Antal: No. Also, if I ever play in Detroit I will most likely not play Strings Of Life or Big Fun. Or when I am in Chicago I will not play The House Music Anthem and when I am in New York I try not to do what DJs in New York do. It’s about doing your own thing. Obviously I put my references in there, but I try to do it in a subtle way. When things are too blunt it doesn’t make sense. If I did that, it would be better if I stayed home!
Last night you played with your buddy Hunee b2b at XOYO in London. When did you go to sleep?
Antal: Oh we played only until five. But I came straight from the USA directly to London. And I had an early flight to Berlin today. But that’s our life.
How do you can cope with all the sleepless nights and waiting times at airports?
Antal: Well, I always get energy from music. As soon as the music starts playing and people start to dance you get into a vibe and I stay in it. Also, at the end of the day every DJ decides this by themselves. You can also calm it down a bit if you like and take less bookings. Personally, I’ve started to find a balance. I stopped playing on Fridays so I can concentrate and spend more time with my family and do my Rush Hour our work of course.
You also need a balance, to maintain the fun and curiosity in what you do.
Antal: Yes, for sure, but it is more difficult than that. Rush Hour for, instance, is a company. It is work. You have to think about a lot – from employees to investments and so on. But I like it. For me the only difficult thing is when I have to work with music that I am not interested in – but that almost never happens. But still you need to find a balance between being an enthusiast and a businessman. That isn’t always easy.
I still have the fire inside me to discover music and find the time to listen to it. I realize more and more again that this is what I am and who I am.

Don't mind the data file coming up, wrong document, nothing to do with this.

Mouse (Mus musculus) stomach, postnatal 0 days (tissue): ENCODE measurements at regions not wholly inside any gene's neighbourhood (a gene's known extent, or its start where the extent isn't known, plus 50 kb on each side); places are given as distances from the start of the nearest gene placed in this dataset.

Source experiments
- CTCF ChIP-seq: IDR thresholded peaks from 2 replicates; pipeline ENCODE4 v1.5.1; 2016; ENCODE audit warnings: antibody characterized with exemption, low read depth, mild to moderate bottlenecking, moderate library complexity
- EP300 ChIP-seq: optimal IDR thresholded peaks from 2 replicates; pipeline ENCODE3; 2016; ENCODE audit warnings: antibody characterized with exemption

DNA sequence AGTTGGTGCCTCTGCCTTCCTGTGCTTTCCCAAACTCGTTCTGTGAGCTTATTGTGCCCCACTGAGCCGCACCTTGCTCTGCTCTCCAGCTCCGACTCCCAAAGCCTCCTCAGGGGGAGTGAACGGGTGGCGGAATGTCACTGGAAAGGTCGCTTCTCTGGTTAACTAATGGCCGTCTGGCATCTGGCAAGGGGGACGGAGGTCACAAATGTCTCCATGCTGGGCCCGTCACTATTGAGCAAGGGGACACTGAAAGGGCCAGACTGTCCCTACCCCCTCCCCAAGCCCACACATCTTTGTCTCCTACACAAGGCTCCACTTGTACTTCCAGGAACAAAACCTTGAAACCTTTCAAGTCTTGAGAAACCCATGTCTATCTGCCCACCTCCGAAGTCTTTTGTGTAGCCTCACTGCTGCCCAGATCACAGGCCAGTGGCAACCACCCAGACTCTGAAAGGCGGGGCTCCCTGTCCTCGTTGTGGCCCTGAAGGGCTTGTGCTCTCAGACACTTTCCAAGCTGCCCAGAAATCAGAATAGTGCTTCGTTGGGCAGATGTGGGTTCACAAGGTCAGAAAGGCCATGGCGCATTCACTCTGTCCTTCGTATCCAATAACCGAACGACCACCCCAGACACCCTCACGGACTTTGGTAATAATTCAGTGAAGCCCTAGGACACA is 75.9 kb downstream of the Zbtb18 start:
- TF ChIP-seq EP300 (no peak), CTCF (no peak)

At Rush Hour, you seem to have invested in what many would consider risky strategies.
Antal: Today, when you look at the social media, you see so many people talking. But talking is one thing, doing it is another. It sometimes really annoys me. Because when the economy was poor in like 2005/2006, you wouldn’t hear them. During those years, we had a very difficult time as a record shop and distributor. We are also a big distributor and at that time we had very loyal customers, for instance in Japan, that were shut down overnight. Like Cisco or DMR. Gone, just like that. No replies. Outstanding invoices not paid. We lost so much money in those years. Many people stopped doing their trade. We managed to stay in business and built it up from there again. At that time we had many possibilities to do, let’s say, reissues from our heroes. We did that and we stood up again. When you look for instance at the Kindred Spirits label, we did a lot of projects that were, in terms of content, really good, but it was hard to sell them. From 2007 things improved again. But also, the opportunism increased. All of a sudden, there are a lot of people who talk and know how things get done and they start putting out one record after the next. And when you look now in 2018 on the market there is huge overproduction, you can get everything. It isn’t really selective in terms of what comes out. Obviously it will kick back a notch one day, for sure.